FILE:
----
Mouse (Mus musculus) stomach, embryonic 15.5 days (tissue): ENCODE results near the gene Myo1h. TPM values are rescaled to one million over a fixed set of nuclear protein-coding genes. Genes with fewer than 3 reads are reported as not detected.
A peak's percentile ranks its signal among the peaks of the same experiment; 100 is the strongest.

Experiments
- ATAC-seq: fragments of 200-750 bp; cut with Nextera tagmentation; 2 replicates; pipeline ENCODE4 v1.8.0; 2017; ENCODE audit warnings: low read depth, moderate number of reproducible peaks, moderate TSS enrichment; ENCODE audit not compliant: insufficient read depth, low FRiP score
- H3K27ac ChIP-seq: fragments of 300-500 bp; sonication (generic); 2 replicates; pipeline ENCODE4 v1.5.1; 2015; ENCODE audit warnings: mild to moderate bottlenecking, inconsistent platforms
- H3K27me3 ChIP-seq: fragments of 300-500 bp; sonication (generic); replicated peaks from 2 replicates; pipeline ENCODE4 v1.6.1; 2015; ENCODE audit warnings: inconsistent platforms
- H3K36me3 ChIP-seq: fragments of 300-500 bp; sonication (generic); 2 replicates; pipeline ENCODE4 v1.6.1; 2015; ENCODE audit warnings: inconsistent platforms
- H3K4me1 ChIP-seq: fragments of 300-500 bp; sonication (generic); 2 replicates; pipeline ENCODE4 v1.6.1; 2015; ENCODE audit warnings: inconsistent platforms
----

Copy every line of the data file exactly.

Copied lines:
Mouse (Mus musculus) stomach, embryonic 15.5 days (tissue): ENCODE results near the gene Myo1h. TPM values are rescaled to one million over a fixed set of nuclear protein-coding genes. Genes with fewer than 3 reads are reported as not detected.
A peak's percentile ranks its signal among the peaks of the same experiment; 100 is the strongest.

Experiments
- ATAC-seq: fragments of 200-750 bp; cut with Nextera tagmentation; 2 replicates; pipeline ENCODE4 v1.8.0; 2017; ENCODE audit warnings: low read depth, moderate number of reproducible peaks, moderate TSS enrichment; ENCODE audit not compliant: insufficient read depth, low FRiP score
- H3K27ac ChIP-seq: fragments of 300-500 bp; sonication (generic); 2 replicates; pipeline ENCODE4 v1.5.1; 2015; ENCODE audit warnings: mild to moderate bottlenecking, inconsistent platforms
- H3K27me3 ChIP-seq: fragments of 300-500 bp; sonication (generic); replicated peaks from 2 replicates; pipeline ENCODE4 v1.6.1; 2015; ENCODE audit warnings: inconsistent platforms
- H3K36me3 ChIP-seq: fragments of 300-500 bp; sonication (generic); 2 replicates; pipeline ENCODE4 v1.6.1; 2015; ENCODE audit warnings: inconsistent platforms
- H3K4me1 ChIP-seq: fragments of 300-500 bp; sonication (generic); 2 replicates; pipeline ENCODE4 v1.6.1; 2015; ENCODE audit warnings: inconsistent platforms